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Two Popes were too many: How the Papal Schism of medieval era created confusion for years and weakened the church

Patricia Grimshaw

The election of a new pope is a momentous event. The College of Cardinals vote using secret ballots four times a day until a “winner” is declared. The process often takes a few days and, in the past, it has even taken as long as several weeks or months for the College to come to an agreement and a new pope to be elected.

During the late 14th century, this process hit a major hiccup. From 1309 to 1376, the residence of the Pope was in Avignon, France. In total, seven popes lived in Avignon, all French, and therefore all under the influence of the French monarch. But in 1376, Pope Gregory XI left Avignon and returned the papacy to Rome. Unfortunately, he died shortly thereafter, in 1378, and the resulting deterioration of relations between the new pope – Urban VI – and a group of French cardinals resulted in the Papal Schism, also called the Western Schism.

Avignon, France

Avignon, France

Urban VI was particularly hostile to the French cardinals, who had held great power when the papacy was based in Avignon. His aggression was so intense that he was suspected of being insane, giving rise to questions on the validity of his election as Pope. The French cardinals moved to Anagni, in central Italy, that same year and elected one of their own as Pope Clement VII, declaring that the election of Urban VI was invalid as it was held under fear. Clement VII took his court, and entourage of Cardinals, back to the papal palace in Avignon.

Map showing support for Avignon (red) and Rome (blue) during the Western Schism; this breakdown is accurate until the Council of Pisa (1409), which created a third line of claimants. Photo by: Grand_schisme_1378-1417. CC BY-SA 3.0

Map showing support for Avignon (red) and Rome (blue) during the Western Schism; this breakdown is accurate until the Council of Pisa (1409), which created a third line of claimants. Photo by: Grand_schisme_1378-1417. CC BY-SA 3.0

Thus began the second group of Avignon popes, which were seen as illegitimate, and are referred to as antipopes by the Catholic Church (historians of Catholicism today agree in general that Urban VI was the “real” pope, as well as his successors). The last of the Avignon popes, Benedict XIII, lost support in 1398, and fled Avignon in 1403. However, it wasn’t until 1417 that the Council of Constance declared the French conclave to be invalid and elected Pope Martin V. Nevertheless, other claims to the Avignon papacy continued until around 1437.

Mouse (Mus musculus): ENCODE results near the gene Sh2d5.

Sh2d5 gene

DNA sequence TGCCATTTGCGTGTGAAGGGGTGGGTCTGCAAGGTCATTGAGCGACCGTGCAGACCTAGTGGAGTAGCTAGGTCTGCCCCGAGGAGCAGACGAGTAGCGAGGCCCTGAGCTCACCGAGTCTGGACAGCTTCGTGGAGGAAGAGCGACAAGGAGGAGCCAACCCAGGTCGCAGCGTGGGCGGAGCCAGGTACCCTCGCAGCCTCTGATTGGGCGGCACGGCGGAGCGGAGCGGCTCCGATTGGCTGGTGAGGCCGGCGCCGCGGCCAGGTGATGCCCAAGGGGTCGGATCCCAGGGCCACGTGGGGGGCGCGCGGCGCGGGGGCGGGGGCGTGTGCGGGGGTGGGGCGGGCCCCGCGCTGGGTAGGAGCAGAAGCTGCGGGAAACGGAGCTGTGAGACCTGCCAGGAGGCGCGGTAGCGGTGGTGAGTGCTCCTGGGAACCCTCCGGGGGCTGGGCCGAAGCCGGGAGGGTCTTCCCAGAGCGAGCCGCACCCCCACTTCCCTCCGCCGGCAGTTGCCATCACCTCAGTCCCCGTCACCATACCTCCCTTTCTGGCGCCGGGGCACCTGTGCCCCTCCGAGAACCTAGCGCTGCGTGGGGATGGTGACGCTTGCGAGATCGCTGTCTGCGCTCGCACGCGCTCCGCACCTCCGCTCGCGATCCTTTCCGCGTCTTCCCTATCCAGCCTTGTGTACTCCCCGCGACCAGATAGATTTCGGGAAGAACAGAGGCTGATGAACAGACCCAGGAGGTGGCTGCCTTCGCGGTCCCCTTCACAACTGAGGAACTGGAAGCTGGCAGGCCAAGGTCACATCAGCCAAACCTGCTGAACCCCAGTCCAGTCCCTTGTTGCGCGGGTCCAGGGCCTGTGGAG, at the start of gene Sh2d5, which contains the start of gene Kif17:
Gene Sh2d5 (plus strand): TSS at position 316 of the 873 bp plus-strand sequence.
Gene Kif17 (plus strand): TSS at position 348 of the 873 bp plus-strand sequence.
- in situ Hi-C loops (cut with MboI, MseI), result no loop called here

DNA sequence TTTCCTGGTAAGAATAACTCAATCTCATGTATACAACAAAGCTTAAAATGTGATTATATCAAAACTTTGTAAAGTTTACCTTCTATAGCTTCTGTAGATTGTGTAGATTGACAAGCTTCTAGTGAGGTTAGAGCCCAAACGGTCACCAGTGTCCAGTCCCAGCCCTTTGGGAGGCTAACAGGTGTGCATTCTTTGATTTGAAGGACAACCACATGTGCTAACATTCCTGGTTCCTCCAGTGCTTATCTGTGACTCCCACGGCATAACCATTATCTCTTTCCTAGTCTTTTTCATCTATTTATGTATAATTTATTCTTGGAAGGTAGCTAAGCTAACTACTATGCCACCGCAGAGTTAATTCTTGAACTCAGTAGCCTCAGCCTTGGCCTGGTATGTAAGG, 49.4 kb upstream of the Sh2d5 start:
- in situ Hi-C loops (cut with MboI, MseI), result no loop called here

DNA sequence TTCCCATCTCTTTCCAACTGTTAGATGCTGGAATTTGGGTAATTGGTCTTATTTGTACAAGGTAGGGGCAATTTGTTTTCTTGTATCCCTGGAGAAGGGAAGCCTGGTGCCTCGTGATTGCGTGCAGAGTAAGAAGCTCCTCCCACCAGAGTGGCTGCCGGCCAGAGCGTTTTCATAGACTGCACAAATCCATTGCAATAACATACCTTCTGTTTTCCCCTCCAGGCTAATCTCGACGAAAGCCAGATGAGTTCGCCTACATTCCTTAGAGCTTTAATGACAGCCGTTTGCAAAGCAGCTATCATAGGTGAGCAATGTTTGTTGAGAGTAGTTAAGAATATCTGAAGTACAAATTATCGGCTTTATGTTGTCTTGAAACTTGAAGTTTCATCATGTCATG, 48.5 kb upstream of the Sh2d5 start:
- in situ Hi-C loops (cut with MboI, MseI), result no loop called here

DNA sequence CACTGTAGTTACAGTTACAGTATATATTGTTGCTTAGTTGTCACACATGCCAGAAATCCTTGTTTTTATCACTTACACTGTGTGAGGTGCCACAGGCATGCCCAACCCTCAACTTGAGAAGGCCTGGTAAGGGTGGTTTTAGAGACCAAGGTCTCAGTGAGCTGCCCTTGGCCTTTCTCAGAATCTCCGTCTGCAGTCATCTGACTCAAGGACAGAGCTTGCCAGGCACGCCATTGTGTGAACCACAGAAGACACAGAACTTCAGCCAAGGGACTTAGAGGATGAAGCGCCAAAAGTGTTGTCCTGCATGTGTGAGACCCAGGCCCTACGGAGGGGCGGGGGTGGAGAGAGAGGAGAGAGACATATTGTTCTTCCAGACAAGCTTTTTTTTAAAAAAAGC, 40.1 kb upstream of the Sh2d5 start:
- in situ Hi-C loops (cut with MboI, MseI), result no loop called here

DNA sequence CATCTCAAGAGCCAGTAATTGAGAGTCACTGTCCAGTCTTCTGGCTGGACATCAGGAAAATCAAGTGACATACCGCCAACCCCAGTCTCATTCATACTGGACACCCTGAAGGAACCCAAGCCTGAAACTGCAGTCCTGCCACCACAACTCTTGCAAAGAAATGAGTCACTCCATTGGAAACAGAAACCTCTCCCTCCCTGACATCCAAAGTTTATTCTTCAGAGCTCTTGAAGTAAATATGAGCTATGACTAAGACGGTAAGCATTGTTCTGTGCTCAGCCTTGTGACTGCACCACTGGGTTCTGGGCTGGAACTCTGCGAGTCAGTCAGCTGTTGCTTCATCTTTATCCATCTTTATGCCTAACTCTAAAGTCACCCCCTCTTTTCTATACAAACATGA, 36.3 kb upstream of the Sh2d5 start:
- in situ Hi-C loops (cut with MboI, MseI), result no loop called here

Secrets of the Medieval Castle.

This election of two–and later three–rival popes had terribly negative effects on the Catholic Church at the time. Followers of the popes were divided nationally, for the most part, with the French siding with Clement VII in Avignon and the English and much of the German empire agreeing with the election of Urban VI. This strongly echoed the political climate of the time–the Hundred Years War between France and England lasted from 1337 to 1453.

How the Council of Constance aided the eventual end of the great Schism Of The West of 1378-1417

How the Council of Constance aided the eventual end of the great Schism Of The West of 1378-1417

Neither pope had a clear edge when it came to power, and neither was willing to relinquish his claim. As a result, the unity of the church was greatly disrupted, causing extensive confusion, conflict of jurisdictions, and, naturally, devastating spiritual angst.

Habemus Papam at the Council of Constance

Habemus Papam at the Council of Constance

In an attempt to end the schism, a council of cardinals was arranged at Pisa, in 1409, where they elected a third pope–Alexander V, who was succeeded shortly afterwards by John XXIII. However, in an attempt to finally end the Papal Schism, the Council of Constance deposed John XXIII in 1414. It also received the resignation of the Roman pope, Gregory XII, and rejected the claim to the power of the Avignon pope, Benedict XIII. Martin V was elected and became the first papal leader in 40 years to preside over the whole Roman Catholic Church.

Related story from us: Pope Francis briefly worked as a bouncer at a Buenos Aires nightclub when a young man

The achievement of the Council was tremendous. It ended four decades of disarray and disorder in the church and began a period of expanded authority for the councils. While this authority waned over the years, it never entirely died, and was revived in the Second Vatican Council of 1962-1965. To this day, however, the Catholic Church has never made any official or authoritative proclamation about the various lines of succession, nor the entire period of the Papal Schism.


Patricia Grimshaw is a self-professed museum nerd, with an equal interest in both medieval and military history.  She received a BA (Hons) from Queen’s University in Medieval History, and an MA in War Studies from the Royal Military College of Canada, and completed a Master of Museum Studies at the University of Toronto before beginning her museum career.  She has lived and traveled all over Canada and Europe.